Whistler hosts the 2017 Writers Festival from Oct. 12 to 15. Pique is running book reviews by attending authors to celebrate the event. For information and tickets: www.whistlerwritersfest.com.
Award-winning Canadian author Helen Humphreys weaves the hidden history of the humble apple into an intimate non-fiction narrative of friendship, loss and what we might have forgotten. How do you like them apples?
As often as the apple appears in everyday idiom, (the apple of my eye, the apple never falls far from the tree, an apple a day keeps the doctor away, Adam's apple, like apples and oranges, bad apple), this common fruit seems an unlikely starting point for a book. And yet Humphreys uses her gift with prose to explore the fundamental history of the apple while unearthing emotional truths about love, life and death. The heart of the book The Ghost Orchard: The Hidden History of the Apple in North America has nothing to do with apples, really.
When the author bites into the "crisp and juicy" flesh of the world's best-tasting apple growing outside an abandoned cabin near her home in Kingston, Ont., she is propelled to find out where the White Winter Pearmain originated.
The narrative follows Quaker Ann Jessop from North Carolina to England in 1790 where she first tastes a Pearmain and gathers apple scions to bring back to North America to revitalize the once thriving First Nation's "Indian Orchards." As we learn about "spitters," how Robert Frost, Edward Thomas and Henry David Thoreau were inspired by apple orchards, how the U.S. Department of Agriculture hired watercolour artists to create exquisite paintings of the 17,000 varietals of apples, there is the persistent tug of a more personal story in the background. While she researches the book, Humphreys's close friend is slowly dying.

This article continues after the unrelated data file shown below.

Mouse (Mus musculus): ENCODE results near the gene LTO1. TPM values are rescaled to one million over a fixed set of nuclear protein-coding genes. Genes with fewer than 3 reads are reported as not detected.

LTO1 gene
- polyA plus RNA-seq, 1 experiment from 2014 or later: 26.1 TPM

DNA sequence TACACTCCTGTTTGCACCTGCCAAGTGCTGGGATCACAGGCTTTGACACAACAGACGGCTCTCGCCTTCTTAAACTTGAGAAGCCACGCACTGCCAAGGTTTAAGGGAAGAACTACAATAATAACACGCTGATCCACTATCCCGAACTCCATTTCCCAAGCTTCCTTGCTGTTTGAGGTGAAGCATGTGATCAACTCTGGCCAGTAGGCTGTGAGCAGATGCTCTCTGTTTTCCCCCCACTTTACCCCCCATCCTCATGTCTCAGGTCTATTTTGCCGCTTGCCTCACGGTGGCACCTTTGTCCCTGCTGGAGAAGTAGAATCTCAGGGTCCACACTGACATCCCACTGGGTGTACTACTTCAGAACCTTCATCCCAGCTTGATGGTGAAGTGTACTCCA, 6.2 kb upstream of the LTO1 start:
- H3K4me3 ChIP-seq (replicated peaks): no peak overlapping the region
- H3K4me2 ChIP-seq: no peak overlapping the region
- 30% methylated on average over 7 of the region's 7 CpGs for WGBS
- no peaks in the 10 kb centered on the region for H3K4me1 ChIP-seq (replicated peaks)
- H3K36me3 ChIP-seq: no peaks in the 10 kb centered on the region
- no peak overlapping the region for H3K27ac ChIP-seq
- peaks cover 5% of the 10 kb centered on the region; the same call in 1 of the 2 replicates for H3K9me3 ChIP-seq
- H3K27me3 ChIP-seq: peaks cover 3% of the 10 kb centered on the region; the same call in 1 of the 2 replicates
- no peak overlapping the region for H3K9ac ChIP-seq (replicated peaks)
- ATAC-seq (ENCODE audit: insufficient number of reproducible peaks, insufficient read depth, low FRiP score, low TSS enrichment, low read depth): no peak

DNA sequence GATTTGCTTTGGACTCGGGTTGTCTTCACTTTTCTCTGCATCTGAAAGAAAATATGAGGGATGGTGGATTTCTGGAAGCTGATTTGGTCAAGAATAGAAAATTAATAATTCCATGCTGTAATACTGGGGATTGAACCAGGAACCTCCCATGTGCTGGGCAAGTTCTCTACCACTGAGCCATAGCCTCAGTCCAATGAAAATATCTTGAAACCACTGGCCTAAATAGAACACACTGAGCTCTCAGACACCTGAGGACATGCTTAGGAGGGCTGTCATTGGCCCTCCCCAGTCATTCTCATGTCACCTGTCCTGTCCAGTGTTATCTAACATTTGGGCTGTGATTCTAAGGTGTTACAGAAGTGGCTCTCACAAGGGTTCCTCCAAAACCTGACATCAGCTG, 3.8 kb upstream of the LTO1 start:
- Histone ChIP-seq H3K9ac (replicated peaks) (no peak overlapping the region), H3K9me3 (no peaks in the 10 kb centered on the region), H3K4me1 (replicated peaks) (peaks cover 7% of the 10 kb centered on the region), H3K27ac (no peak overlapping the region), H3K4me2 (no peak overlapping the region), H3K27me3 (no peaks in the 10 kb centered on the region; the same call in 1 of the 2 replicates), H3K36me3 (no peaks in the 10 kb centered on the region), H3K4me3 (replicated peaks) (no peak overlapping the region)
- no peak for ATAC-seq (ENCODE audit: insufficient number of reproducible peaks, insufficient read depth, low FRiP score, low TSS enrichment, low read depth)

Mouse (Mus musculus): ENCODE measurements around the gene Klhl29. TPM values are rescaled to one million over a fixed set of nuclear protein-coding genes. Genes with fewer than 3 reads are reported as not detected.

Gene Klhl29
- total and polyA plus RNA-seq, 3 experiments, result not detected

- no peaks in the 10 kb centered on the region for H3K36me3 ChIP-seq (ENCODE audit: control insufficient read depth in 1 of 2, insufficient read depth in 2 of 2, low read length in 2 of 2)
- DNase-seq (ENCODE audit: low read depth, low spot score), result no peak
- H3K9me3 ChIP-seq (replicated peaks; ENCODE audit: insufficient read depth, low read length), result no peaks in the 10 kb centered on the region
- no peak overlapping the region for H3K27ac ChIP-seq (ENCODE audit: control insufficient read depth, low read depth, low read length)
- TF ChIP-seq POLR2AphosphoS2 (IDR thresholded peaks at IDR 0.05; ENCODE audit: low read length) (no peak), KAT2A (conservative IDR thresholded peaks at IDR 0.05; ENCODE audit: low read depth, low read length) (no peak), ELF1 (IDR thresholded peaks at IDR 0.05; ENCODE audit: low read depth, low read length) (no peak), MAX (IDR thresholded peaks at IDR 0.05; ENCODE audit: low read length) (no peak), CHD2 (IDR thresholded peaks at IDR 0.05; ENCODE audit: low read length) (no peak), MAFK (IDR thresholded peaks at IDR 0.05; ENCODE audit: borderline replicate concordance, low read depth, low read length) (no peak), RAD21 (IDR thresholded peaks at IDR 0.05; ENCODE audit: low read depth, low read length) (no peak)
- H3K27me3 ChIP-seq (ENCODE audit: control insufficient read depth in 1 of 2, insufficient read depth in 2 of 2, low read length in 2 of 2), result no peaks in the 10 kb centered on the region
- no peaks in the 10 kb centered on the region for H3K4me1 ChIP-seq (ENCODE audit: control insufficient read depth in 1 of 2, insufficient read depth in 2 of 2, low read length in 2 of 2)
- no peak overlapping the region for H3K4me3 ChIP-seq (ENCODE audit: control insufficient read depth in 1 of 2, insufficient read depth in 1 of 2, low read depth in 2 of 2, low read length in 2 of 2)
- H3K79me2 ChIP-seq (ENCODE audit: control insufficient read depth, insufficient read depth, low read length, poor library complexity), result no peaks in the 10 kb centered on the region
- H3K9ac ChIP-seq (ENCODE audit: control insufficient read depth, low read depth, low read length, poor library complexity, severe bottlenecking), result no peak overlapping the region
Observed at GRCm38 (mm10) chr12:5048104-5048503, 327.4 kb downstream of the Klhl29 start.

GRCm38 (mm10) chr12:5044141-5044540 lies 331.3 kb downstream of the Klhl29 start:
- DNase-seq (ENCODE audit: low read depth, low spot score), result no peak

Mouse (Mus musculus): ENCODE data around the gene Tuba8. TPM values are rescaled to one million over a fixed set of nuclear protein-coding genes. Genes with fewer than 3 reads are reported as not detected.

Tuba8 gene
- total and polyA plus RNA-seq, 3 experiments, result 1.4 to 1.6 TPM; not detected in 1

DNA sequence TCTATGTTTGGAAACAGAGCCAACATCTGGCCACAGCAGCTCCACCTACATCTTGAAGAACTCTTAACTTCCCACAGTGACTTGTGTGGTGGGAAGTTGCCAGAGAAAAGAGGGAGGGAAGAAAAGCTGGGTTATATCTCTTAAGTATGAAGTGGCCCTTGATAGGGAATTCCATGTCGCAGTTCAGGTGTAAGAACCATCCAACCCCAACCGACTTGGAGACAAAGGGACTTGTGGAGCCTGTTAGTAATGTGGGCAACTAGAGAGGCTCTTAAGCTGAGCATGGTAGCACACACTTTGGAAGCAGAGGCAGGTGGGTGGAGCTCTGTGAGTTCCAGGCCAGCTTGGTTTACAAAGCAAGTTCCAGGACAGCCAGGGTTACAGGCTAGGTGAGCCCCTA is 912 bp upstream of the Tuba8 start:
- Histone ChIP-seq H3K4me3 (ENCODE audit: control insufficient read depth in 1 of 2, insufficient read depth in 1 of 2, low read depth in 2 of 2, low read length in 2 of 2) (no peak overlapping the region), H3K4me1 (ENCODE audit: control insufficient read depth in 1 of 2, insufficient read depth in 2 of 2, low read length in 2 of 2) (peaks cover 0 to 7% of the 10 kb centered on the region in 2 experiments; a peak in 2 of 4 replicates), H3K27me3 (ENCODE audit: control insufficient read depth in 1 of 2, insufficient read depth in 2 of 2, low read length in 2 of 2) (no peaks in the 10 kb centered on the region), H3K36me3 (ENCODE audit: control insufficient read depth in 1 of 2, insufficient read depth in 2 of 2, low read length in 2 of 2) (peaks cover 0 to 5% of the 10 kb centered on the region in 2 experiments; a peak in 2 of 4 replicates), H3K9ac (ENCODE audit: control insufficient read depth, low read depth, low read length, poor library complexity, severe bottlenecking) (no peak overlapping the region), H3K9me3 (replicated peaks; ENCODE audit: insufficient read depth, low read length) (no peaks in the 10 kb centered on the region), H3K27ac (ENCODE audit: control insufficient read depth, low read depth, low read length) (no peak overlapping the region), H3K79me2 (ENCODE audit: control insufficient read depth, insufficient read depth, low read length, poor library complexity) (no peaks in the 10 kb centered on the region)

Ghosts haunt the story. The Indian Removal Act displaces the First Nations whose "Indian Orchards" are taken over by the white settlers. Most of the watercolour paintings of the apples disappear. The once flourishing 17,000 varieties of apples in North America dwindle due to mass food production. And mass food production damages both the earth and our sense of community.
Humphreys purposefully journeys through this story of fundamental loss to honour her dear, dying friend.
Throughout, she is strengthened by the words of her deceased artist grandfather: "He believed, and made me believe, that the role of the artist was the most important in the world and that the hand of the artist was everywhere and in everything."
The final paragraphs of the book highlight Humphreys's skillful prose and leave the reader in awe at her ability to intuit such emotion and meaning from a simple beginning: the humble apple.
Susan Oakey-Baker is a writer, teacher, painter and guide living in Whistler. Her memoir, Finding Jim (Rocky Mountain Books 2013), is available at fine bookstores including Armchair Books and online. Look for her novel about climbing Mount Kilimanjaro available soon. See her website: susanoakeybaker.com.
Helen Humphreys will be at the Whistler Writers Festival on Friday, Oct. 13, at 8 p.m., performing at the Literary Cabaret event at Maury Young Arts Centre. www.whistlerwritersfest.com.